Yeah – she really, really let me carve out who Nick was and I felt like I had a seat at the table. So that was very, very important to me just all the way around. Had it been anything else, had it been a situation where you just read the lines well and let’s move on, I don’t think it would’ve been as gratifying or as satisfying so it’s the perfect situation for me. We’re really pushing it, we’re really getting down and dirty and it’s fun. There’s nothing like it. I thought that the show could’ve used an identity sound-wise and that’s why they hired me as an executive music producer. I just thought that, since we’re going for it, why not go for it on every level? I thought that it was really valuable real estate and so I’m scoring it. I’m producing, I’m overseeing all of the music and it’s really weird because I’ll be on set and they’ll yell 'Cut!' and the producer will come over and say, ‘Um, I need you to approve this cue.' I'm like, 'Huh?' I’m not used to it yet – being the person where the buck stops musically. But I believe that we’ve created just a sound or tone of the show that even if it was playing in the other room, you’d be like, ‘Oh, that sounds like Hawthorne!’
Is it instrumental music or you’re also playing with some other sounds?
Instrumental, mostly – it’s scoring. It’s a lot of fun. There’s a lot going on and you don’t need lyrics. It’s all right there.
What sounds can we expect to hear?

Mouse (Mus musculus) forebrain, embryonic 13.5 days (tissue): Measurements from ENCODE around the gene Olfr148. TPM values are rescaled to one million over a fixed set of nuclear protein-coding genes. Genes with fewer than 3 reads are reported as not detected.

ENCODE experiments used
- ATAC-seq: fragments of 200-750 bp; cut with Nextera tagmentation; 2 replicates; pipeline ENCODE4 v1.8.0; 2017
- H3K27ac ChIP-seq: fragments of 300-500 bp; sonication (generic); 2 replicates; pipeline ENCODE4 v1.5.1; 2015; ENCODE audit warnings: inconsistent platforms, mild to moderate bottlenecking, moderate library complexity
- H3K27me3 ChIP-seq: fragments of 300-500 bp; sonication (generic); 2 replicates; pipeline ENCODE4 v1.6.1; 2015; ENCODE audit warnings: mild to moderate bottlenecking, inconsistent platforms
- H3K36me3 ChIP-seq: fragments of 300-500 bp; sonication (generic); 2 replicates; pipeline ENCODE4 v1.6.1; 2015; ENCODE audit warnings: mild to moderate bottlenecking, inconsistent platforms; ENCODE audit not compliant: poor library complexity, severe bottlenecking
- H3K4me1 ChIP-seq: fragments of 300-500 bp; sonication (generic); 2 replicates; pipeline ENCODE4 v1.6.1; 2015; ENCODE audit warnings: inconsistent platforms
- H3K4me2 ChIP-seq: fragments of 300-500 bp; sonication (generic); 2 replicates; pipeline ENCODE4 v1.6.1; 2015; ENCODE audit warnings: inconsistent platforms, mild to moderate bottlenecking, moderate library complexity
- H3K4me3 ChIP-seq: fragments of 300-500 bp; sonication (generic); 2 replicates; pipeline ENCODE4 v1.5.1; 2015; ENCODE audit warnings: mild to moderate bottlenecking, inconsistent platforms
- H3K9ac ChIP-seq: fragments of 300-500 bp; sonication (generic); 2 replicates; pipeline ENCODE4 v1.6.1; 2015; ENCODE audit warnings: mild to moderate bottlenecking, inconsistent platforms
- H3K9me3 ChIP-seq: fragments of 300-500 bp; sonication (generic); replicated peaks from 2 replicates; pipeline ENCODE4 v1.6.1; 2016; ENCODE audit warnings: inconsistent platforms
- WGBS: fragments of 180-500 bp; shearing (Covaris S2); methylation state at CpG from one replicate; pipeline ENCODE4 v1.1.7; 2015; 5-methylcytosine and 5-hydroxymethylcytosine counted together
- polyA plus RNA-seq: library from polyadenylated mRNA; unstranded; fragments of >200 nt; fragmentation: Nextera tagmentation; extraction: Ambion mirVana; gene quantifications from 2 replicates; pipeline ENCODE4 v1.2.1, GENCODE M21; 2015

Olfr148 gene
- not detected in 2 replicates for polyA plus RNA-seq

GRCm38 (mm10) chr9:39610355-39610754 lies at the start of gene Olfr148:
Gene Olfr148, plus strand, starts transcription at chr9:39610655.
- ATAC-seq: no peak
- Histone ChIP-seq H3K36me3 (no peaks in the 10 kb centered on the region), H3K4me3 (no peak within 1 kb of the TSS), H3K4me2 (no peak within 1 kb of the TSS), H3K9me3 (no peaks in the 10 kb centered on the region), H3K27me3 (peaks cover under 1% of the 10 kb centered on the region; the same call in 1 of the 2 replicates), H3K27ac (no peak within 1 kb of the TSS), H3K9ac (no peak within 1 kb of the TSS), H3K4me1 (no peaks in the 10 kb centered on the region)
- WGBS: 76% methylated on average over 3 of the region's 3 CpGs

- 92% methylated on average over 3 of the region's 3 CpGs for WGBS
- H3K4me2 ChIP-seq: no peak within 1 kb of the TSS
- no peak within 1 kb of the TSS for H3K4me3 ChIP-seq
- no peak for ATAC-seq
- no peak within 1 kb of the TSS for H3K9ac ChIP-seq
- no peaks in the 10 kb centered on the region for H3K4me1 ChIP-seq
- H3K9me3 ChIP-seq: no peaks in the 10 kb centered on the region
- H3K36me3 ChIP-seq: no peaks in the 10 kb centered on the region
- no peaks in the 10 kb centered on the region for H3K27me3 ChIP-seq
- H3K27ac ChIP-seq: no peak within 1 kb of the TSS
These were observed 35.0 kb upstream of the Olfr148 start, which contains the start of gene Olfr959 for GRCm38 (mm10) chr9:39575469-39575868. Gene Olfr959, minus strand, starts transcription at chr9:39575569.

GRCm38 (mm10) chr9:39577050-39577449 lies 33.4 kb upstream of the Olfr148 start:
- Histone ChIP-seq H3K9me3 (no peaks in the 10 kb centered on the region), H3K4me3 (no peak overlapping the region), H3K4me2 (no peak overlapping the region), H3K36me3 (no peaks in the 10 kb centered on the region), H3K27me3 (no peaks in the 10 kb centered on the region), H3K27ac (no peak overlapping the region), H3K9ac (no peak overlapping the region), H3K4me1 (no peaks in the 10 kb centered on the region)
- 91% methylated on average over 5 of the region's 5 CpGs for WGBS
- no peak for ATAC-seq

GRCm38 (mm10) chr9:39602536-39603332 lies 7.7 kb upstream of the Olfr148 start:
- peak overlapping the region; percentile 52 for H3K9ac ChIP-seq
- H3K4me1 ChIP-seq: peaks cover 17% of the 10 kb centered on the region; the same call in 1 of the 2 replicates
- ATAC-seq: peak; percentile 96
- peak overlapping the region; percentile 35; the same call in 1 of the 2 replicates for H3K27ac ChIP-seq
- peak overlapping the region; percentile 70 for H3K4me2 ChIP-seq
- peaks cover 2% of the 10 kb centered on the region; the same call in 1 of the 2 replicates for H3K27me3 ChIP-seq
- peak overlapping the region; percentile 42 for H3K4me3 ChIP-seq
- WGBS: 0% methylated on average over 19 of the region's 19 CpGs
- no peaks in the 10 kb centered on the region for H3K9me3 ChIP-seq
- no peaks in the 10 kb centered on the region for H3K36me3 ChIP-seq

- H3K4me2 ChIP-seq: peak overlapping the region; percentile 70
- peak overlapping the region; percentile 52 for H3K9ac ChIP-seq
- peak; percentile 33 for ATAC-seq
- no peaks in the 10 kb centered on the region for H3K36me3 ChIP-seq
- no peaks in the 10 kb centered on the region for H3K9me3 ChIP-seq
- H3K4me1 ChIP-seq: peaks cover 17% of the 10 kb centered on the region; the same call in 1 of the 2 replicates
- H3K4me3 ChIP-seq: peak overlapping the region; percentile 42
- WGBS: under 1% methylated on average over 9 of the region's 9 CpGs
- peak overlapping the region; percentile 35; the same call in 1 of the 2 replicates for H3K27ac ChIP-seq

My version of “Que Lio” [Marc’s cover of the Hector Lavoe classic] is going to be in one of the episodes. It’s in one of the scenes. Not scored – it happens to be a part of something. I love that song. I didn’t realize how much I liked it until I filmed with it.
You know how in Grey’s Anatomy they did that musical episode? You once told me that you were a fan of Grey’s. Was that something that you considered for Hawthorne— doing a whole musical episode where you show your singing chops?
I don’t need to show my chops to anybody. I think it’s a problem when people know that you sing. When you’re playing a detective – I don’t want to be the singing detective. It’s hard enough to suspend the disbelief so absolutely no musical… there are ways to do it, but not here. I don’t think I’d want any part of that.
You've said that the work you’re proudest of as an actor is Man on Fire. I’m curious about El Cantante because it was a performance that was really appreciated, at least personally speaking. Do you think that it was appreciated on a critical level?